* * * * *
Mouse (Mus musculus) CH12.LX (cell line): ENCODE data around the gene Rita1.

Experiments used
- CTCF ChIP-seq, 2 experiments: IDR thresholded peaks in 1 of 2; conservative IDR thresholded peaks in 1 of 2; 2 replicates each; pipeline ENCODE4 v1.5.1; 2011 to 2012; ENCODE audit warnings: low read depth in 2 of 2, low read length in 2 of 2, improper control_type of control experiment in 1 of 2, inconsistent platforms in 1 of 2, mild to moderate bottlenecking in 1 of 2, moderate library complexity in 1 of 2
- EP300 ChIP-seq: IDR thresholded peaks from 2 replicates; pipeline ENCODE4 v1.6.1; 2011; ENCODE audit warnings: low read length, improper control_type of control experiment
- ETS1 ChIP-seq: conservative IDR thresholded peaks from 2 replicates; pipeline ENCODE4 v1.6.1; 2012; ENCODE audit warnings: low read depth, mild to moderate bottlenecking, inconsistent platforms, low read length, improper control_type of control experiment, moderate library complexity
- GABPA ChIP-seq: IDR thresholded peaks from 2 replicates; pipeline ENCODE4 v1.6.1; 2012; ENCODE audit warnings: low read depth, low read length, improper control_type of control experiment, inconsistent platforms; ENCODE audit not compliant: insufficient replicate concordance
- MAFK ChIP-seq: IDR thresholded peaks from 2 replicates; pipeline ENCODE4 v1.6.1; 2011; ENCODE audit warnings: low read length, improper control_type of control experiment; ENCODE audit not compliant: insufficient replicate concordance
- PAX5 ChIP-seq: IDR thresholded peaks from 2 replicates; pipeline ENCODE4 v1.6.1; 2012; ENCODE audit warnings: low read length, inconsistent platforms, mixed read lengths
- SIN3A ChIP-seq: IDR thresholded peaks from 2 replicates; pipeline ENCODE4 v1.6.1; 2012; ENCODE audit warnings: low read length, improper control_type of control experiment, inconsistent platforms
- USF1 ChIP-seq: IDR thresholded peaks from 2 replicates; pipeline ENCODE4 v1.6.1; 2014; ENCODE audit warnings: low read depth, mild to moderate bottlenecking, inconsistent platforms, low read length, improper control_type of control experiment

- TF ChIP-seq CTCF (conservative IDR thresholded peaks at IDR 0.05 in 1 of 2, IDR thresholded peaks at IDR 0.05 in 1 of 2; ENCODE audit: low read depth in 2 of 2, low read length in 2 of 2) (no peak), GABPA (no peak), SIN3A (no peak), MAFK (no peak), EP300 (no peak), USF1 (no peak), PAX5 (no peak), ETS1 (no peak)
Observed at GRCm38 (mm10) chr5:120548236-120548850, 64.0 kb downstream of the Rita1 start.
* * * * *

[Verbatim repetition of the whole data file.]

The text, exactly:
Mouse (Mus musculus) CH12.LX (cell line): ENCODE data around the gene Rita1.

Experiments used
- CTCF ChIP-seq, 2 experiments: IDR thresholded peaks in 1 of 2; conservative IDR thresholded peaks in 1 of 2; 2 replicates each; pipeline ENCODE4 v1.5.1; 2011 to 2012; ENCODE audit warnings: low read depth in 2 of 2, low read length in 2 of 2, improper control_type of control experiment in 1 of 2, inconsistent platforms in 1 of 2, mild to moderate bottlenecking in 1 of 2, moderate library complexity in 1 of 2
- EP300 ChIP-seq: IDR thresholded peaks from 2 replicates; pipeline ENCODE4 v1.6.1; 2011; ENCODE audit warnings: low read length, improper control_type of control experiment
- ETS1 ChIP-seq: conservative IDR thresholded peaks from 2 replicates; pipeline ENCODE4 v1.6.1; 2012; ENCODE audit warnings: low read depth, mild to moderate bottlenecking, inconsistent platforms, low read length, improper control_type of control experiment, moderate library complexity
- GABPA ChIP-seq: IDR thresholded peaks from 2 replicates; pipeline ENCODE4 v1.6.1; 2012; ENCODE audit warnings: low read depth, low read length, improper control_type of control experiment, inconsistent platforms; ENCODE audit not compliant: insufficient replicate concordance
- MAFK ChIP-seq: IDR thresholded peaks from 2 replicates; pipeline ENCODE4 v1.6.1; 2011; ENCODE audit warnings: low read length, improper control_type of control experiment; ENCODE audit not compliant: insufficient replicate concordance
- PAX5 ChIP-seq: IDR thresholded peaks from 2 replicates; pipeline ENCODE4 v1.6.1; 2012; ENCODE audit warnings: low read length, inconsistent platforms, mixed read lengths
- SIN3A ChIP-seq: IDR thresholded peaks from 2 replicates; pipeline ENCODE4 v1.6.1; 2012; ENCODE audit warnings: low read length, improper control_type of control experiment, inconsistent platforms
- USF1 ChIP-seq: IDR thresholded peaks from 2 replicates; pipeline ENCODE4 v1.6.1; 2014; ENCODE audit warnings: low read depth, mild to moderate bottlenecking, inconsistent platforms, low read length, improper control_type of control experiment

- TF ChIP-seq CTCF (conservative IDR thresholded peaks at IDR 0.05 in 1 of 2, IDR thresholded peaks at IDR 0.05 in 1 of 2; ENCODE audit: low read depth in 2 of 2, low read length in 2 of 2) (no peak), GABPA (no peak), SIN3A (no peak), MAFK (no peak), EP300 (no peak), USF1 (no peak), PAX5 (no peak), ETS1 (no peak)
Observed at GRCm38 (mm10) chr5:120548236-120548850, 64.0 kb downstream of the Rita1 start.